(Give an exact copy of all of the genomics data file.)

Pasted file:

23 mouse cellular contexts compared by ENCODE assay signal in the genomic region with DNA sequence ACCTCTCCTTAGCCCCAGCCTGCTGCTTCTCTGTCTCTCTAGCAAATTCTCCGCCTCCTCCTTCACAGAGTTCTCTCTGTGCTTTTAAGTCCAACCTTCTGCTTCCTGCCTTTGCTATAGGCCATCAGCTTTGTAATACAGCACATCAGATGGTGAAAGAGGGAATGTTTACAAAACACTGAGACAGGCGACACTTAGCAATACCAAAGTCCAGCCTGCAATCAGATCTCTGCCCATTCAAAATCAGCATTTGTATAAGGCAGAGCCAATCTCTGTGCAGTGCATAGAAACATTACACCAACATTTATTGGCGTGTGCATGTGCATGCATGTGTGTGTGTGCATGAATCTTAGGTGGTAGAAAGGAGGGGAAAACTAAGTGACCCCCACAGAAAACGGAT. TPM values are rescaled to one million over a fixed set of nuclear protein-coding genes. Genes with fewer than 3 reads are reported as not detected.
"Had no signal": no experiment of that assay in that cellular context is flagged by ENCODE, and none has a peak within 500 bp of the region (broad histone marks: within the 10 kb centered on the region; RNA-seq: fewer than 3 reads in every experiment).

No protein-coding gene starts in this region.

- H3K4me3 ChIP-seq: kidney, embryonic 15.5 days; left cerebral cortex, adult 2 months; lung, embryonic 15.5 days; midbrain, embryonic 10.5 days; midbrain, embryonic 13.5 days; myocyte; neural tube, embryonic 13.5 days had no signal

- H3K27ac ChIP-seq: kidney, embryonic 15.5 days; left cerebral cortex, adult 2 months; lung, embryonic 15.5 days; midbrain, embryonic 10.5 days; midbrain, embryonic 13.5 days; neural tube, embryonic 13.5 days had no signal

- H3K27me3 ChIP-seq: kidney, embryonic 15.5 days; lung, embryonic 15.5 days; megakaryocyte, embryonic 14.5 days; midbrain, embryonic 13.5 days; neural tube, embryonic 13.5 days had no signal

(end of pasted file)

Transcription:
23 mouse cellular contexts compared by ENCODE assay signal in the genomic region with DNA sequence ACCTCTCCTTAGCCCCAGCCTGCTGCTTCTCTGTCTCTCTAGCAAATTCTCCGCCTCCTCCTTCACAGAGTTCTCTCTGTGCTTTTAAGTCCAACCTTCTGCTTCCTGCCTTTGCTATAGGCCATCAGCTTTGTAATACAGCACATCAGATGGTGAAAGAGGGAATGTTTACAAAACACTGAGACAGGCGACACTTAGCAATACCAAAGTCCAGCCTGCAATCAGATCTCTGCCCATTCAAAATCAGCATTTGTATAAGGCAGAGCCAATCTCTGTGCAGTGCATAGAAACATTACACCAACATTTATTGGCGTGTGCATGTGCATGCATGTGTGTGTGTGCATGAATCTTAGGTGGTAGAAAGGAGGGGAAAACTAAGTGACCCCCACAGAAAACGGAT. TPM values are rescaled to one million over a fixed set of nuclear protein-coding genes. Genes with fewer than 3 reads are reported as not detected.
"Had no signal": no experiment of that assay in that cellular context is flagged by ENCODE, and none has a peak within 500 bp of the region (broad histone marks: within the 10 kb centered on the region; RNA-seq: fewer than 3 reads in every experiment).

No protein-coding gene starts in this region.

- H3K4me3 ChIP-seq: kidney, embryonic 15.5 days; left cerebral cortex, adult 2 months; lung, embryonic 15.5 days; midbrain, embryonic 10.5 days; midbrain, embryonic 13.5 days; myocyte; neural tube, embryonic 13.5 days had no signal

- H3K27ac ChIP-seq: kidney, embryonic 15.5 days; left cerebral cortex, adult 2 months; lung, embryonic 15.5 days; midbrain, embryonic 10.5 days; midbrain, embryonic 13.5 days; neural tube, embryonic 13.5 days had no signal

- H3K27me3 ChIP-seq: kidney, embryonic 15.5 days; lung, embryonic 15.5 days; megakaryocyte, embryonic 14.5 days; midbrain, embryonic 13.5 days; neural tube, embryonic 13.5 days had no signal